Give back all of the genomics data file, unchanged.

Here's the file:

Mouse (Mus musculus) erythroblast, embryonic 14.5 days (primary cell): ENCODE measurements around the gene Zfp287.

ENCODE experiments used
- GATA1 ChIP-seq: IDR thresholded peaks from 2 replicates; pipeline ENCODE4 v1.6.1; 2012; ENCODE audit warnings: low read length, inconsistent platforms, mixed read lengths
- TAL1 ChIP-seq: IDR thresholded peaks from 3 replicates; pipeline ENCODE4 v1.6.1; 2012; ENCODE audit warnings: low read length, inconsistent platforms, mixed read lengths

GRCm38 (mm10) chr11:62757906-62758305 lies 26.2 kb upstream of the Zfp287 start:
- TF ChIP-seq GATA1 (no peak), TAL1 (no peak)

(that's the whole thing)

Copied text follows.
Mouse (Mus musculus) erythroblast, embryonic 14.5 days (primary cell): ENCODE measurements around the gene Zfp287.

ENCODE experiments used
- GATA1 ChIP-seq: IDR thresholded peaks from 2 replicates; pipeline ENCODE4 v1.6.1; 2012; ENCODE audit warnings: low read length, inconsistent platforms, mixed read lengths
- TAL1 ChIP-seq: IDR thresholded peaks from 3 replicates; pipeline ENCODE4 v1.6.1; 2012; ENCODE audit warnings: low read length, inconsistent platforms, mixed read lengths

GRCm38 (mm10) chr11:62757906-62758305 lies 26.2 kb upstream of the Zfp287 start:
- TF ChIP-seq GATA1 (no peak), TAL1 (no peak)